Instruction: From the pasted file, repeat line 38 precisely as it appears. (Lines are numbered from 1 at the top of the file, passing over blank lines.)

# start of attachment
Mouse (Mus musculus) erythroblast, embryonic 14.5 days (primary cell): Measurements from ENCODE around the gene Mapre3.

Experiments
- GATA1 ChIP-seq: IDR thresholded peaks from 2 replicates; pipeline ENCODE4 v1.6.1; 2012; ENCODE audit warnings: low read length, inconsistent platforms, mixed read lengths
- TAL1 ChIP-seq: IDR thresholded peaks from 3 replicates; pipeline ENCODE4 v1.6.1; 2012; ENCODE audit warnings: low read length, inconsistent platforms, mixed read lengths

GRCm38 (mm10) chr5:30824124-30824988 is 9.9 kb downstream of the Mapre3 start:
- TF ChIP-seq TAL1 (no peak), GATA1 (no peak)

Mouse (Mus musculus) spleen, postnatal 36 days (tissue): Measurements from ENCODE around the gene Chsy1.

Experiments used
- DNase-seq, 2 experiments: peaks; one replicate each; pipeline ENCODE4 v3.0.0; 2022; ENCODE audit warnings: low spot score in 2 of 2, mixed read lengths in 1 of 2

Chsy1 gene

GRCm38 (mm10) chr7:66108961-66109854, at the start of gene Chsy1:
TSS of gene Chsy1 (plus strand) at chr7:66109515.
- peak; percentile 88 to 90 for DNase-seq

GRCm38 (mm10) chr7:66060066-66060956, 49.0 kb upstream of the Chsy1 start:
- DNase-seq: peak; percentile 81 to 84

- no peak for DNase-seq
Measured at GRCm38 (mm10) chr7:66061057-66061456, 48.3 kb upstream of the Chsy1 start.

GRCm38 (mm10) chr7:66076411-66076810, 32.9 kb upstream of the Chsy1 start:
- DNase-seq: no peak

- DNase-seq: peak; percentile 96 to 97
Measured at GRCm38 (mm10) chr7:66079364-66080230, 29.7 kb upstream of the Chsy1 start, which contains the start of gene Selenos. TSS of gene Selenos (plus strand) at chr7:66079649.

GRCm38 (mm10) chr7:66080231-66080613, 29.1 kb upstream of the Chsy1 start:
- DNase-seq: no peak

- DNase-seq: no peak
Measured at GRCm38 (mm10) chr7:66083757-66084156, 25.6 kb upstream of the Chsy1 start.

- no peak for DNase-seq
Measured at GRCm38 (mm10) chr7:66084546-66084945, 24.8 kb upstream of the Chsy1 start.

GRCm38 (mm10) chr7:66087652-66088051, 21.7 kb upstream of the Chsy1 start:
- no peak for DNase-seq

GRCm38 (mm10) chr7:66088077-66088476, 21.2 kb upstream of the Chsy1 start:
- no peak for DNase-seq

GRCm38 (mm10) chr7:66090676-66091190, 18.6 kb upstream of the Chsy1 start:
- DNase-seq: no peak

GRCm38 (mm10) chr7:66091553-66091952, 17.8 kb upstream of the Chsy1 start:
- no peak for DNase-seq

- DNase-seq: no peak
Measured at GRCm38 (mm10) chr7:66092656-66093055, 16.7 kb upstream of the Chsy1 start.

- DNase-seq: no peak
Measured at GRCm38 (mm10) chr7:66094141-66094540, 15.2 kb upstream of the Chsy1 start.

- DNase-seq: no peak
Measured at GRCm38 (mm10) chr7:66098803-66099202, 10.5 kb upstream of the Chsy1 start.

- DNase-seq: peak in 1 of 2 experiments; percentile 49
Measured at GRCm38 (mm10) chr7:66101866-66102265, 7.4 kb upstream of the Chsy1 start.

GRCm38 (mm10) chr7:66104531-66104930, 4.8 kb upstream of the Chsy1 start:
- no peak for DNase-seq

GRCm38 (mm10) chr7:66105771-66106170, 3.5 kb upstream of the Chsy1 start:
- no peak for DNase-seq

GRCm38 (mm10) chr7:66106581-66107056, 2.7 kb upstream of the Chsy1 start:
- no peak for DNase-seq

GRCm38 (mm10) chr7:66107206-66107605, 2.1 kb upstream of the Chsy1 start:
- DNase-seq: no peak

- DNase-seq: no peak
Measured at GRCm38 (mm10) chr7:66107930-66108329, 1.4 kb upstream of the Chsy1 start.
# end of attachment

- DNase-seq: no peak